It has been brought to my attention that you’re getting married next year to your very own prince. Mazeltov! Guess what? Me, too.
I’m sure you didn’t mean to try and upstage me. After all, you must have seen my engagement announcement — it was in the JC. And our food editor wrote a blog post about my guy’s romantic proposal. OK, Harry roasted a chicken for you (was it a Friday night?), but my man smashed an avocado to spell out his proposal on toast. Impressive, eh?
The Chief Rabbi tweeted his congratulations to both of you. Well, when I announced that I was getting married, he called me personally. But he is a really busy man, so don’t feel too disheartened.
Scheduling your wedding for May when mine is in July — I’m not delighted.
However, I’m willing to overlook this poor timing, because falling in love is a wonderful thing and I think we have a lot in common.
We’re both multi-cultural feminist women in our 30s, and we’ve found happiness with unlikely ginger boys who have a habit of breaking the rules. Plus we both have friends who work in fashion — very useful when you’re planning a wedding. Mine, a stylist, says “less is more” and “Israeli-designed dresses often leave little to the imagination,” pieces of advice which I’m sure you’ll find useful.
And I hear your mate, designer Misha Nonoo, fancies herself as a bit of a shadchan. Another thing we have in common. I was set up by a Jewish girlfriend, too, who organised her birthday party just so I could meet my beloved.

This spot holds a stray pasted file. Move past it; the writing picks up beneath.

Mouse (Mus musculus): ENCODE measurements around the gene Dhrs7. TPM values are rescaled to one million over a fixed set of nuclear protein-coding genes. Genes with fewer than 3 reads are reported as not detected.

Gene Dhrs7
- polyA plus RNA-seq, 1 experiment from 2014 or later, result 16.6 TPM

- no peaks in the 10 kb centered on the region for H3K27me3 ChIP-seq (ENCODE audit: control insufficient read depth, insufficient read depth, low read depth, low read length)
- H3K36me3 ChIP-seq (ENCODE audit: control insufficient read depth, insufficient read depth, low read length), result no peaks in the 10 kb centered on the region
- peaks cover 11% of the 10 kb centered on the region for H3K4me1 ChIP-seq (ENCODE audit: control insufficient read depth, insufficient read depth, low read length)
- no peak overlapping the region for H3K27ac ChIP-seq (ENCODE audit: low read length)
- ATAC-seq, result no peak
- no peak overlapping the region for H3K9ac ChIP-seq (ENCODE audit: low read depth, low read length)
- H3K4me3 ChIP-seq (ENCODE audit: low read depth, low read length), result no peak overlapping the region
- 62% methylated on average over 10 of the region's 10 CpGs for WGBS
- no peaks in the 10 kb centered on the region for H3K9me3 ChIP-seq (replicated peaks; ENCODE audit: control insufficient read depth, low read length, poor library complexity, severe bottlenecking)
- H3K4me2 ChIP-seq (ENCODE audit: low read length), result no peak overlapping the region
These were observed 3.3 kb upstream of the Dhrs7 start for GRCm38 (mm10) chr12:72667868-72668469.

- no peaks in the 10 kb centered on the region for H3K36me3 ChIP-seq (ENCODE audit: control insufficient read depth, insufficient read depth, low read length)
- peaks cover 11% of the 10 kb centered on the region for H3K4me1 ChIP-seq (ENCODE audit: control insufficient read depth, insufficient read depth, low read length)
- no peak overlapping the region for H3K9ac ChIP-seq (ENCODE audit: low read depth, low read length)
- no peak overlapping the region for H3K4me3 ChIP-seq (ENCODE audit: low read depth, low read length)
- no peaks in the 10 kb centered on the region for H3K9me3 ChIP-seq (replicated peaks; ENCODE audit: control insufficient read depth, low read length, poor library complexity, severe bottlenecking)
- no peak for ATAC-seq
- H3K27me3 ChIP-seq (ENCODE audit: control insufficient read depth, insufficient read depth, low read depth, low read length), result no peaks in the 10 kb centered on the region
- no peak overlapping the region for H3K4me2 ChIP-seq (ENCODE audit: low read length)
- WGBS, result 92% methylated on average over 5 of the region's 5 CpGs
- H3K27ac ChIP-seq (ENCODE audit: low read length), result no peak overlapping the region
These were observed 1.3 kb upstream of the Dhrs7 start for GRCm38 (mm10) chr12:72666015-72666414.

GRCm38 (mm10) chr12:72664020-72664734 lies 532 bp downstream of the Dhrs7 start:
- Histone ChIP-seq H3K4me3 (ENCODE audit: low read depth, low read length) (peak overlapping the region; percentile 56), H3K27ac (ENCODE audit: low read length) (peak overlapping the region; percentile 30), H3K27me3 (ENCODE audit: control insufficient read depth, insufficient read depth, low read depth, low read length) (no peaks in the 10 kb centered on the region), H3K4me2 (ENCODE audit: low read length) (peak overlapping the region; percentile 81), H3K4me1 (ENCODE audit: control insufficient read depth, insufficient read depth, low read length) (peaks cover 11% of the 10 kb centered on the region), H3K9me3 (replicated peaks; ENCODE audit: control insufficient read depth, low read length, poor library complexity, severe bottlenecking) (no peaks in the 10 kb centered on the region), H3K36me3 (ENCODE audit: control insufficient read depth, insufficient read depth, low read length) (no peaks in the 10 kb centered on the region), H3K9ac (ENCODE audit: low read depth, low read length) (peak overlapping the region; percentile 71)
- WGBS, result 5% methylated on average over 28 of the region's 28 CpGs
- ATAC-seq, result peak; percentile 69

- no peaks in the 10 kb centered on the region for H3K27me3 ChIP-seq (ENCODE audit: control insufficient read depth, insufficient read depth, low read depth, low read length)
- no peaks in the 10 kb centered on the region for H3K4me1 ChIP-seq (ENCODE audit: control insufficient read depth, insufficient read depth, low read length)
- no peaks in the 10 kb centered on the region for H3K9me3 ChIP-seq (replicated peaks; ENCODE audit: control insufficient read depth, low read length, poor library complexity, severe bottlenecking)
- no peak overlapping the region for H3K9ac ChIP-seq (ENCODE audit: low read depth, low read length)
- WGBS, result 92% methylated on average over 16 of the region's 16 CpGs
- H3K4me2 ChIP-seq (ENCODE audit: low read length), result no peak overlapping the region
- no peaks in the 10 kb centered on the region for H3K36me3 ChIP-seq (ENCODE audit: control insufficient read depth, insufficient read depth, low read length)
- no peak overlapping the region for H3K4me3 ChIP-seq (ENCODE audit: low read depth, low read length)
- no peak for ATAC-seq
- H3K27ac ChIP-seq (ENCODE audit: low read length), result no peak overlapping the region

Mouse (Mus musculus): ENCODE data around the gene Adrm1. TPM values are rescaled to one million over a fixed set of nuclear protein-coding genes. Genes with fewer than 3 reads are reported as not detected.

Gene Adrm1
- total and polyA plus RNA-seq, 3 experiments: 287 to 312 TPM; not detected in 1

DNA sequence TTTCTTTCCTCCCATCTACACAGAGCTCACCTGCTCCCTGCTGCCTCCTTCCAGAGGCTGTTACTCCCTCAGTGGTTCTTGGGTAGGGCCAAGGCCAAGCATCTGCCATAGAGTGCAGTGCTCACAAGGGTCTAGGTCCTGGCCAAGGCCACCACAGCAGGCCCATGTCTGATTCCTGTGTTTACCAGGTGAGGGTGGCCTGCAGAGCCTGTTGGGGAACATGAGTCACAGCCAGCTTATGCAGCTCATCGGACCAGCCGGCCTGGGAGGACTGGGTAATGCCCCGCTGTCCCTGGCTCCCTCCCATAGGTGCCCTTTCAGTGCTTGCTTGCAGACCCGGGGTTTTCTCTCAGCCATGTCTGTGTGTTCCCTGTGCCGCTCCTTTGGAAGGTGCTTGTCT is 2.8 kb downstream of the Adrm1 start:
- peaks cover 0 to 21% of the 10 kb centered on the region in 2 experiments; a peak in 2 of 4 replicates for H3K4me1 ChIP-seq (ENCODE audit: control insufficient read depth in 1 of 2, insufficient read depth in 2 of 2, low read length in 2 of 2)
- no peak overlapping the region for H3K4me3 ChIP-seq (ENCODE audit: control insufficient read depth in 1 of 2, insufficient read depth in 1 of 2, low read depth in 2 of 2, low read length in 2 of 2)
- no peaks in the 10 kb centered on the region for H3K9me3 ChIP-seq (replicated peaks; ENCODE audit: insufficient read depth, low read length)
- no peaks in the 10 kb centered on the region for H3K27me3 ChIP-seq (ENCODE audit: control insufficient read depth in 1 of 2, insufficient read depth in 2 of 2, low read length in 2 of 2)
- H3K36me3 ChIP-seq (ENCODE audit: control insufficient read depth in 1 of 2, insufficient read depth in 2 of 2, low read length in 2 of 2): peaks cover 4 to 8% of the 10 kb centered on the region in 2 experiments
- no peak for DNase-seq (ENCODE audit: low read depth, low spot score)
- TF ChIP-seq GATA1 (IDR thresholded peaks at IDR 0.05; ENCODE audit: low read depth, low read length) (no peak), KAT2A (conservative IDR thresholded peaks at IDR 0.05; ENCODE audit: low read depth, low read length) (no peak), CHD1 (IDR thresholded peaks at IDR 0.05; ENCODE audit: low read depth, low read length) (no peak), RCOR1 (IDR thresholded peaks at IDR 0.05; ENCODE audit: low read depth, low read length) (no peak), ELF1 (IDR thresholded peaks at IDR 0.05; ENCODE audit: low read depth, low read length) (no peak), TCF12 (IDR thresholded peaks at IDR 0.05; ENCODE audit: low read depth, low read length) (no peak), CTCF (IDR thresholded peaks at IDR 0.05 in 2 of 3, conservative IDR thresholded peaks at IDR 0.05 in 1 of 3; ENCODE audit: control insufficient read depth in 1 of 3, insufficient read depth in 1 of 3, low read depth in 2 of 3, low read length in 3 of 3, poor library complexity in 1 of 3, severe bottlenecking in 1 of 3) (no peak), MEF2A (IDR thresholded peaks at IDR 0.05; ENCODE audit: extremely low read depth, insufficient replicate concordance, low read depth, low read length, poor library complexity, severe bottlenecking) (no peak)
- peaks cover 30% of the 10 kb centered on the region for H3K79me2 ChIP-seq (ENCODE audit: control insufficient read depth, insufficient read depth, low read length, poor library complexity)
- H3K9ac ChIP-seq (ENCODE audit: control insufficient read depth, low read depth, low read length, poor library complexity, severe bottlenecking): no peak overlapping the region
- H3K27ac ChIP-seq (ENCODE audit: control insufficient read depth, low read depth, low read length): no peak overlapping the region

Since you and Harry began dating in July 2016 the Jewish community has longed to claim you, even though we’ve had to accept that you’re not actually Jewish. Nor is your dad. It’s just that we’ve been after a real Jewish princess for some time. All the signs were there — your real name is Rachel, people think you’re Sephardi, and you’ve (sorry to bring it up) already been married to Jewish film producer Trevor Engelson, from Great Neck, New York. Luckily for Harry, that didn’t go so well.
Your first wedding (sorry to harp on) has been described as Jewish, as it featured a “Jewish chair dance”. Maybe you felt a little disappointed that your supposed Jewish wedding took place on the beach (ugh, sandy toes).
Luckily, your second wedding will be much more like a real Jewish wedding, featuring glorious hats (maybe check out your new cousin Beatrice’s choice beforehand) much tradition, and plenty of food. It’ll just be in a church. Your future sons are likely to have a bris though. Talk to the Chief Rabbi about it, if he ever calls you.
I have to confess, I was always going to marry Harry if it didn’t work out for me, so I’m glad he has found you. You clearly make him happy. You seem like the kind of girl he needs.
So, as this is a time for celebrating, I’ll forgive you for upstaging me in the 2018 wedding-of-the-year stakes.
We’ve a lot to get done. And my table-plan stress pales in significance to your dilemmas. I’d hate to have to worry about the broiges if you don’t invite the Trumps. Although, if you’re as like me as I think you are, you won’t lose sleep about offending people you think might spoil the atmosphere.
Just one thing. Try not to wear the same dress as mine, because that would be really awkward for you.
Lots of love to you and Harry,